My expertise bridges academic knowledge (particularly in ecophilosophy) with the wisdom gained by overcoming the challenges of my own spiritual journey towards self-love. Through this integration of knowledge and wisdom, I’ve created a self-reflection program that covers the seven essential facets of being at home in the world: acceptance, belonging, embodiment, narrative, courage, compassion, and praxis.

If you are doing meaningful research but feel overwhelmed or defeated by society’s problems or your own internal struggles, enroll in my Self-Love for Graduate Students Online Course for free.



Research and Consulting


I take a big picture approach to understanding social and environmental issues.

Whether these matters are tangible or intangible (i.e., anything from urban design to climate change, to colonialism and racism etc.), they all originate from a flawed worldview. Deconstructing and re-envisioning our worldview changes narratives of oppression and insecurity to narratives of compassion.

Because our social wounds are collective and intergenerational, we cannot do justice to all this suffering without a heart-based attitude. A heart-based attitude to any project work starts with self-reflection—for both the researcher/organizer and for participants. Using individual and collective storytelling supported by theories in phenomenology (the study of experience) and hermeneutics (the study of interpretation), research and investigative projects can become tools for healing, empowerment, and ethical choice-making.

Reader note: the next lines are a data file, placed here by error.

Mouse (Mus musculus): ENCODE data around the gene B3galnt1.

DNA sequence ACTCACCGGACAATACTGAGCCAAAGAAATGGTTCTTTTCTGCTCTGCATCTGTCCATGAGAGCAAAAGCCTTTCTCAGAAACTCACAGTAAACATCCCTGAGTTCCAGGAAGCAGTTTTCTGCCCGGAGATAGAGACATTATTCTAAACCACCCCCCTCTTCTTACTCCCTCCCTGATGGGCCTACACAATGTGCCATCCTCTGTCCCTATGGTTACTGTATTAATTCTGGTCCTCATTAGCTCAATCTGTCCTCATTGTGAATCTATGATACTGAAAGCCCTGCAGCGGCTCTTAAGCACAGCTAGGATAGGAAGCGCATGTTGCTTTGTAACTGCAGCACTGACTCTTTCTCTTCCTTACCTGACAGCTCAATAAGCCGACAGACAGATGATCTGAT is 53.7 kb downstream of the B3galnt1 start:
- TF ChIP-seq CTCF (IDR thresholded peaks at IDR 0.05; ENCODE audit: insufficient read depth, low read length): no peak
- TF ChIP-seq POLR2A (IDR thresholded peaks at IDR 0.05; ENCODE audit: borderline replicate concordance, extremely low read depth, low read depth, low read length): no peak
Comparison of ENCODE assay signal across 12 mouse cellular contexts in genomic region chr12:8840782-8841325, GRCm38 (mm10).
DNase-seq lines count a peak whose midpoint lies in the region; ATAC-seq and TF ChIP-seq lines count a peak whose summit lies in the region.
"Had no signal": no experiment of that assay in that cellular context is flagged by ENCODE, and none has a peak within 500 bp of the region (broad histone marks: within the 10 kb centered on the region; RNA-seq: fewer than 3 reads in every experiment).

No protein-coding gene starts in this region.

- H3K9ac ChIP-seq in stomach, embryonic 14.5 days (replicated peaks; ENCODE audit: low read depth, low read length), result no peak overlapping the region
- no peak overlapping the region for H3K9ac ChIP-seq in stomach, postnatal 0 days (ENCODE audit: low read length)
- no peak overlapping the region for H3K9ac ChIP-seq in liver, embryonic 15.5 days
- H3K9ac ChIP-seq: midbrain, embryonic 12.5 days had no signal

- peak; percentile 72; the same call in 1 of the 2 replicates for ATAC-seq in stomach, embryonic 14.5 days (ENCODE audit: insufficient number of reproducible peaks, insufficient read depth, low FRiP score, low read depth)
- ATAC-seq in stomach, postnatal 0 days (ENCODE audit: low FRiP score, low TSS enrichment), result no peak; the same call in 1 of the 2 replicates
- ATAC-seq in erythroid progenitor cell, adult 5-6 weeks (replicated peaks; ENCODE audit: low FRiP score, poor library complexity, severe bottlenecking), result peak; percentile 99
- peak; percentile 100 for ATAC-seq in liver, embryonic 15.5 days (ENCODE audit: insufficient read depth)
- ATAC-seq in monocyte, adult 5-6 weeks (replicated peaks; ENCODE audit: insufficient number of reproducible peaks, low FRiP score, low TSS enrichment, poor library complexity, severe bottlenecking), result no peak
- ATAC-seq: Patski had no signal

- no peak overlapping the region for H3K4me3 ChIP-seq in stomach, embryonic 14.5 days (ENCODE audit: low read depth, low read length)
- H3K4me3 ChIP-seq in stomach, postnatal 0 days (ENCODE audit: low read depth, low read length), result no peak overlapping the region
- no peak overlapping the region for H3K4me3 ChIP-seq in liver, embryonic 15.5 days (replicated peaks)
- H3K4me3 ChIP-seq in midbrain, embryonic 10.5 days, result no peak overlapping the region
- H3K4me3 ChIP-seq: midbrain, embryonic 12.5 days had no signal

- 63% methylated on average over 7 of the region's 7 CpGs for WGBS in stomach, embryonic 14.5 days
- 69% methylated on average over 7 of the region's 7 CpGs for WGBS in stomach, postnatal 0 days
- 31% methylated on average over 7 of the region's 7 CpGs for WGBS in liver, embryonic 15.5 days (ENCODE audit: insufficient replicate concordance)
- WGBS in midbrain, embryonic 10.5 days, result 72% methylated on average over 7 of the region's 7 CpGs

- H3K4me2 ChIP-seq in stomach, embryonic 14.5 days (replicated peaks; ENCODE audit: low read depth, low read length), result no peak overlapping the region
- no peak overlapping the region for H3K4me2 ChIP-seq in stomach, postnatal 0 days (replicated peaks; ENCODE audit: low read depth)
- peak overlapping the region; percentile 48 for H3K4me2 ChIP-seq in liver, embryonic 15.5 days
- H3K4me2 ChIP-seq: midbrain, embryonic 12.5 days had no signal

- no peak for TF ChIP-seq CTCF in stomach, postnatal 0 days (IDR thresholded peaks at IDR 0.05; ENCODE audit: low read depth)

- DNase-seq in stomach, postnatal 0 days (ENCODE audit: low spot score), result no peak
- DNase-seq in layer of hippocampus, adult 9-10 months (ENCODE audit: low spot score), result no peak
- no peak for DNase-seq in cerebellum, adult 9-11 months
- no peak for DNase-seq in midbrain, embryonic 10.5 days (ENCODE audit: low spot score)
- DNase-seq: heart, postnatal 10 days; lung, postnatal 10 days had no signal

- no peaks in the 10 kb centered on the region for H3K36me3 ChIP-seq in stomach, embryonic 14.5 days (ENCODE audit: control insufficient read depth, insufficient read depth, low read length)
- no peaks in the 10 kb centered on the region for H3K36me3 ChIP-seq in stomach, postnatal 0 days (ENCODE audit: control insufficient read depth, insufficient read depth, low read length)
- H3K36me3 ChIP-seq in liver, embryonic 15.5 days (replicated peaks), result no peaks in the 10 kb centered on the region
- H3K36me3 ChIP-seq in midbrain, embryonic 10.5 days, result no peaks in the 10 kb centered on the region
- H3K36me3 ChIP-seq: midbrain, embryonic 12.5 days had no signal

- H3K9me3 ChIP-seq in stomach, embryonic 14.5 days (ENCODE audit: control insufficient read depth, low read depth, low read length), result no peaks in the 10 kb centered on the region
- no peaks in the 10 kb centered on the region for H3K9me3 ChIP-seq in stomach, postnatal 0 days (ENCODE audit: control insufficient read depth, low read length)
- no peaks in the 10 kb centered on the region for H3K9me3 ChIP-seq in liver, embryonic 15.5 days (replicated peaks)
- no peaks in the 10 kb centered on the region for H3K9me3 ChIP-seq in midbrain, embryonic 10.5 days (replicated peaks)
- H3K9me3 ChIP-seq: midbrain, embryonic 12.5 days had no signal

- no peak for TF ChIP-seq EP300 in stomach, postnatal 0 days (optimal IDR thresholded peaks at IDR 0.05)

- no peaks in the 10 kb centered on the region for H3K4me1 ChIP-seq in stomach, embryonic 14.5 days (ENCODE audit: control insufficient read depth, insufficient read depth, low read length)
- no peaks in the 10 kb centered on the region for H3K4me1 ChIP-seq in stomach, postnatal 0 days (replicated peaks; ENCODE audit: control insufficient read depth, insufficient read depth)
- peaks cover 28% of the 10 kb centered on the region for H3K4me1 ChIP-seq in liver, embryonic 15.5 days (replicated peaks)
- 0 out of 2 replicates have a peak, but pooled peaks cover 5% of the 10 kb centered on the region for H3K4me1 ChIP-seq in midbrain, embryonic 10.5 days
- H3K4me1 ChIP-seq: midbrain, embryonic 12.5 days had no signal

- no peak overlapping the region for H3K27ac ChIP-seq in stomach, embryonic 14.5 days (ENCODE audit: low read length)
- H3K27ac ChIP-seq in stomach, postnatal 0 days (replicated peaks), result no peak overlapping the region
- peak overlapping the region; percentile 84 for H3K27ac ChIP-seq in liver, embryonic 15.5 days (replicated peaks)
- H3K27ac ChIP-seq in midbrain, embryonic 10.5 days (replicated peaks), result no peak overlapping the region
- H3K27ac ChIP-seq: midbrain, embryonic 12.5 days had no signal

Workshops and Teaching


Although flourishing starts as an individual commitment, to collectively flourish, we also need to come together. Therefore, I am interested in supporting organizations that want to approach their social commitments through deep reflection and purposeful visioning (e.g., imagine a group coaching workshop towards a social goal). If you have a workshop in mind for your organization or group and would like my assistance in the design or facilitation phase, contact me to discuss.

From time to time, A Flourishing Commons will also host educational webinars and workshops. To receive notifications of new events, subscribe to my mailing list.